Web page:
After a post-recession recovery to some €17, EU-debt driven jitters have hit the EU ETS and in recent days it has fallen close to €10 per tone of CO2. Some market watchers have praised this as indicative of a system which is responsive to the underlying condition of the economy as a whole, but the reality for investors and energy companies trying to develop low emission projects and strategies is a much more challenging business environment. Does this mean that the ETS is reacting as it should or failing to do it’s job?

There is no doubt that the ETS will deliver on its part of the EU 2020 goal to reduce emissions by 20% across the economy as a whole, so in that sense we should consider it to be a success. But arguably the system has a more important goal, namely the delivery of a power sector heading towards zero emissions – a fundamental part of an economy intent in reducing emissions by at least 80%. This means that the ETS should be driving fuel switching, encouraging the development of CCS and supporting the resurgent nuclear industry. At the moment it is struggling to do any of these things.

A few weeks back I put forward a case for setting aside allowances in Phase III of the ETS as a means of supporting the price. The first airing of this idea at the EU Council of Ministers wasn’t a great success, but it has appeared again within the recently proposed Directive on Energy Efficiency, although this time specifically linked with the impact of that particular Directive:

“. . . . . including recalibrating the emissions trading system by setting aside a corresponding number of allowances from the part to be auctioned during the period 2013 to 2020, should a corresponding political decision be taken.”

So it would appear that the notion of recalibration is alive, although its implementation in practice remains somewhat distant. In thinking further about the case for correction, it is worth looking back to a document which started much of the thinking about measurement and reporting on emission reduction pledges, the WRI / WBCSD Greenhouse Gas Protocol.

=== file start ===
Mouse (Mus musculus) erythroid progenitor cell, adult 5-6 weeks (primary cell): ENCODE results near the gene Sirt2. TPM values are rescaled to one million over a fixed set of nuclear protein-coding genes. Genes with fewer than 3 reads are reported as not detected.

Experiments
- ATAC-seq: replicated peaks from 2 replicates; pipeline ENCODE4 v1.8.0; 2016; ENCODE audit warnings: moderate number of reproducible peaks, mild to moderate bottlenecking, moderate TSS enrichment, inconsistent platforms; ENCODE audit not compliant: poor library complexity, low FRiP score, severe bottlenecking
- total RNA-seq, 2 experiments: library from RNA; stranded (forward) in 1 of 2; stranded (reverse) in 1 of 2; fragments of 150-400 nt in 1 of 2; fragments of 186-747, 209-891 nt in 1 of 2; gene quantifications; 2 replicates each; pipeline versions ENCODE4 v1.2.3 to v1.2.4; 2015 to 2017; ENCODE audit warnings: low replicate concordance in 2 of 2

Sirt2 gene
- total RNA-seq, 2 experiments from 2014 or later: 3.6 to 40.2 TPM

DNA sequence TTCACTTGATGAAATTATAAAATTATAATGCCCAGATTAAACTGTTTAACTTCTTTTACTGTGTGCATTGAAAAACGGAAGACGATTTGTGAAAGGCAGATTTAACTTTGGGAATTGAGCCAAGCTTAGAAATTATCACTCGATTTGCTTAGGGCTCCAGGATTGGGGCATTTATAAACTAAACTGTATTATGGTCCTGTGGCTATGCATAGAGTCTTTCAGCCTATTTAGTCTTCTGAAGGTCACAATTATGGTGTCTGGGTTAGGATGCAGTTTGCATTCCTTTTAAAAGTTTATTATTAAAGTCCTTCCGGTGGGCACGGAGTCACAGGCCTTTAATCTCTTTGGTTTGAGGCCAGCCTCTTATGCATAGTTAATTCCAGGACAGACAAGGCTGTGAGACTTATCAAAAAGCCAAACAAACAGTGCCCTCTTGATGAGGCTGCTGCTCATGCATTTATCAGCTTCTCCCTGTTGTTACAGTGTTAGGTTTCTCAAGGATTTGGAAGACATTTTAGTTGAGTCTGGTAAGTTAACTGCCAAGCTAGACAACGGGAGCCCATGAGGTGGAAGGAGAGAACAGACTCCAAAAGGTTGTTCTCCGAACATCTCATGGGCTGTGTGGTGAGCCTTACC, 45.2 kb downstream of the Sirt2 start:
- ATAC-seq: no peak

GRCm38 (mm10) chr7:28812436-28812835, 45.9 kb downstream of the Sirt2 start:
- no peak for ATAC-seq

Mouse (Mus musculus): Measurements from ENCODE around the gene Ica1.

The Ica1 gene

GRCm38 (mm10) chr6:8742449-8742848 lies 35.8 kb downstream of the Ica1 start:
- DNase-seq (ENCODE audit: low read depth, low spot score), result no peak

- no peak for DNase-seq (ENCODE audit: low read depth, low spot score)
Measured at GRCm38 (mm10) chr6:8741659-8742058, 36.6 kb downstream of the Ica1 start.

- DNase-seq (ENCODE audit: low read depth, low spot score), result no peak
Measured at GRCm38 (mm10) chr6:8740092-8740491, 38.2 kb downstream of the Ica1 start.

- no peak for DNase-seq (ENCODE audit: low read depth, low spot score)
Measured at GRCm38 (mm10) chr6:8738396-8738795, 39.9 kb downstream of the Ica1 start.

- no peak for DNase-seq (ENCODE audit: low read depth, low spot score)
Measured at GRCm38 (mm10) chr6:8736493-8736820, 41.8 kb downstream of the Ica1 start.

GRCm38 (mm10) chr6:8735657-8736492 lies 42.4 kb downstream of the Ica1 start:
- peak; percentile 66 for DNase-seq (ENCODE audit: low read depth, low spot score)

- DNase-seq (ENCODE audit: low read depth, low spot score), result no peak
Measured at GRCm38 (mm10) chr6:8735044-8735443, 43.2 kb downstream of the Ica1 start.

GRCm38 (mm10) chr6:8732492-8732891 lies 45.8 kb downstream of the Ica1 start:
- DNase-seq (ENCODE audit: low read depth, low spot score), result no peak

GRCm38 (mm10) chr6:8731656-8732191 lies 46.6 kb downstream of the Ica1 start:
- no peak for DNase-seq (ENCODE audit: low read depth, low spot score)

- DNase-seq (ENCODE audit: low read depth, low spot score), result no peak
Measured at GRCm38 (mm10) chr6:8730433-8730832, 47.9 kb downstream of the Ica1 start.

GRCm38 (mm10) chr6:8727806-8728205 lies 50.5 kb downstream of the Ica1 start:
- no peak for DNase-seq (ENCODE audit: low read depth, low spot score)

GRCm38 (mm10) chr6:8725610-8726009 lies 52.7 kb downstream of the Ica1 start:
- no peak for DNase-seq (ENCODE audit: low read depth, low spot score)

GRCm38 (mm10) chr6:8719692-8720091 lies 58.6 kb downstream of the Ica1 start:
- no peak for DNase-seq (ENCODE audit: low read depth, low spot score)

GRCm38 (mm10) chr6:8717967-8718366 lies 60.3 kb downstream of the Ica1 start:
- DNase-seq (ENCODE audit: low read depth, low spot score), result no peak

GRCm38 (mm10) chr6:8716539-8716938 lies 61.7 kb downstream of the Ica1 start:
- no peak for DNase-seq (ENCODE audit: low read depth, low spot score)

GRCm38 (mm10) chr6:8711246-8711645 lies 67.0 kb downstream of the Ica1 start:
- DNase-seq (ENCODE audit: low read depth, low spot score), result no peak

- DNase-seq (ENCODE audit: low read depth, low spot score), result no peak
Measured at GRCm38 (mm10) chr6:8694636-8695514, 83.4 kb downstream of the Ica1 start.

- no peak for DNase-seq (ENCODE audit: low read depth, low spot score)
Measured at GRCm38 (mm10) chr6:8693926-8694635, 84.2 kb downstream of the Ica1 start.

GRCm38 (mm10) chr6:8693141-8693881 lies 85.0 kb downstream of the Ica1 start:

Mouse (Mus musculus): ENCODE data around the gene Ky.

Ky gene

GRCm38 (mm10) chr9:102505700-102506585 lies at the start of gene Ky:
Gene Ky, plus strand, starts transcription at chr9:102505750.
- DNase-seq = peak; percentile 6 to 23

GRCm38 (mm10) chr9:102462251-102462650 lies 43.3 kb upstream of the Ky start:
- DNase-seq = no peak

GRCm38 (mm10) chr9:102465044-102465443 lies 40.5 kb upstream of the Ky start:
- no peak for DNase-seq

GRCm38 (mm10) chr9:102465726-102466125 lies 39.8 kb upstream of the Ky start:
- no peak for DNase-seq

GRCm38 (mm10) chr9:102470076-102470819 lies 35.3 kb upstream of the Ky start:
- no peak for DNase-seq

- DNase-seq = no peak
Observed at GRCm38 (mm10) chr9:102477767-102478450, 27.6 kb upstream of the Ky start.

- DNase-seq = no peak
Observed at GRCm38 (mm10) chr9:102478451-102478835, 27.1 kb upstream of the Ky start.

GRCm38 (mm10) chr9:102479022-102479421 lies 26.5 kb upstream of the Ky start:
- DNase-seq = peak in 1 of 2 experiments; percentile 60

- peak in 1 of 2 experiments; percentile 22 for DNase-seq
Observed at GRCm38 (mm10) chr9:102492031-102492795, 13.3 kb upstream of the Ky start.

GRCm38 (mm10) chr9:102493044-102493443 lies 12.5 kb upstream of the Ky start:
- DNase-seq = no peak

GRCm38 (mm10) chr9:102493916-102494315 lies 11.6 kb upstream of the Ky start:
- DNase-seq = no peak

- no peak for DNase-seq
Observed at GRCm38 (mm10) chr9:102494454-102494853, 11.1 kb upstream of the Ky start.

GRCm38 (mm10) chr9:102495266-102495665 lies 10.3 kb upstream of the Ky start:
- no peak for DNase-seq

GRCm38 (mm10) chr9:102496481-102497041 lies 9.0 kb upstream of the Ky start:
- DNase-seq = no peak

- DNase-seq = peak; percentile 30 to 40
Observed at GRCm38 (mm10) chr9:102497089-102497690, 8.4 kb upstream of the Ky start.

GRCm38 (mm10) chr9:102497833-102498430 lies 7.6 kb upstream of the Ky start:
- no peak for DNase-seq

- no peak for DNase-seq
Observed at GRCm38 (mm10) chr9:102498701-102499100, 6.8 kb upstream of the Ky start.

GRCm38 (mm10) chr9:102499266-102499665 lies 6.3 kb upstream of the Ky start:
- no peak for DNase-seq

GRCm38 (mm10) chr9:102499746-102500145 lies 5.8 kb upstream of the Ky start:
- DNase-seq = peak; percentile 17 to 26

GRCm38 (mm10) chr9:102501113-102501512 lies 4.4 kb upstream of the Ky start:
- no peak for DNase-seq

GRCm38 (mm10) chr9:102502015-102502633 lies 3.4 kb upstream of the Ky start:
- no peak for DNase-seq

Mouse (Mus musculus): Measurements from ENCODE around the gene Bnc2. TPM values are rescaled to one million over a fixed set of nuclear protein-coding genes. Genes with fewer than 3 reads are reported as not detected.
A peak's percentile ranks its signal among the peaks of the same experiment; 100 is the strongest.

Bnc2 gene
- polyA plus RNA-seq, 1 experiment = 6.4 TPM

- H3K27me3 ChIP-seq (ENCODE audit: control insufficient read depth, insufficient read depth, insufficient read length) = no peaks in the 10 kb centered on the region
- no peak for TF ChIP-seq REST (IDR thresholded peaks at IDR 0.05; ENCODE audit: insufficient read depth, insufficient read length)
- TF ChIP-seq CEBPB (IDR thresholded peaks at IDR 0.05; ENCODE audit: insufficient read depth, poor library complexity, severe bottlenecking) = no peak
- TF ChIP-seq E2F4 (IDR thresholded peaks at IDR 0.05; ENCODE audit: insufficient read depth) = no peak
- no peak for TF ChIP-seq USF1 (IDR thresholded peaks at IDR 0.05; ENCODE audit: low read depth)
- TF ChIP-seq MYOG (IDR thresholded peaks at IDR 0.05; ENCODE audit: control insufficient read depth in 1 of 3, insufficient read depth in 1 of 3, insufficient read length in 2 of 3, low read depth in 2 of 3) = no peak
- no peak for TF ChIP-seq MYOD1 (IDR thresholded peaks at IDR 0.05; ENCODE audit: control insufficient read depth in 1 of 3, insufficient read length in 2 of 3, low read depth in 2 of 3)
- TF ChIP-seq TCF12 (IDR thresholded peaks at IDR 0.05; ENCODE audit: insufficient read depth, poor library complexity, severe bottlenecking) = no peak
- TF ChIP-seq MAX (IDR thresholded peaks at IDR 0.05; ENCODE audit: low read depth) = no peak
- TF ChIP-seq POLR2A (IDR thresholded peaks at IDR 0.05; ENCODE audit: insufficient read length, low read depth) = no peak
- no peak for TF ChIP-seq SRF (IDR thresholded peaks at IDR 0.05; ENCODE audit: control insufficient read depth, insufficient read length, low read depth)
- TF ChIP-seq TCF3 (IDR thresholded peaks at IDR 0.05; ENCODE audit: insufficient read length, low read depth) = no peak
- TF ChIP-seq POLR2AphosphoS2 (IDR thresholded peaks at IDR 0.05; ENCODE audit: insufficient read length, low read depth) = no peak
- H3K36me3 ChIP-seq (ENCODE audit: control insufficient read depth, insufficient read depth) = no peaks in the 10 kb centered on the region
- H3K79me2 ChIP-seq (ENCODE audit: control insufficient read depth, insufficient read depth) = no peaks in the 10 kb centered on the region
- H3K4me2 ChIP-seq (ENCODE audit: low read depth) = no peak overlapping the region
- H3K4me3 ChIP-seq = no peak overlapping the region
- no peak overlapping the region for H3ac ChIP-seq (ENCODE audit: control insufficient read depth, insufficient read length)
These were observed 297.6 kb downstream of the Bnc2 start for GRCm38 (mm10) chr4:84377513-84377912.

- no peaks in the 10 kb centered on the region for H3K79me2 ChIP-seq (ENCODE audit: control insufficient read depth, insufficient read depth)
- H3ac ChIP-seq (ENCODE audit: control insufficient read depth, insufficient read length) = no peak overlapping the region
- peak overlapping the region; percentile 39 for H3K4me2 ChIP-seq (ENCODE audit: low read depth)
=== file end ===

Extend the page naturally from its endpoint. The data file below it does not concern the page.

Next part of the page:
The Protocol has now been used by companies for over ten years as a guide for measuring and reporting on corporate emissions. It sets out the rules for the scope of a measured system and guides the user on correcting the baseline when changes occur. This latter practice ensures that emission reductions are real and constitute actual environmental improvement rather than simply being a result of a change in structure of the company reporting its emissions.

The issue of real environmental improvement now faces the EU ETS. The 2020 target now looks as if it will be met largely because of the result of a macro economic shock to the system. The recession has had the effect of changing the shape and structure of the covered sector, to the extent that compliance with the target is now almost a given. As noted above, reductions from major projects and real change will be limited.

This is where the GHG Protocol comes in. If the Protocol was the complete guide to managing this system, it would potentially call for a change in the original baseline emissions as a result of the changes seen in Europe over recent years. The only way of implementing such a change in the ETS is to withdraw or set aside some of the allowances in the system.

The challenge remains to provide a clear quantification of this, a task much more complex for the ETS than a company correction to its baseline. Current estimates argue for something over one billion allowances being removed from Phase III, although in the case of the ETS any actual set aside number will be as much a political agreement as anything else.

A correction will support the carbon price and more importantly give confidence to investors that the Commission is prepared to stand behind the market it has created, ensuring that it is the investment driver for emissions reduction in Europe and not just an annual compliance mechanism.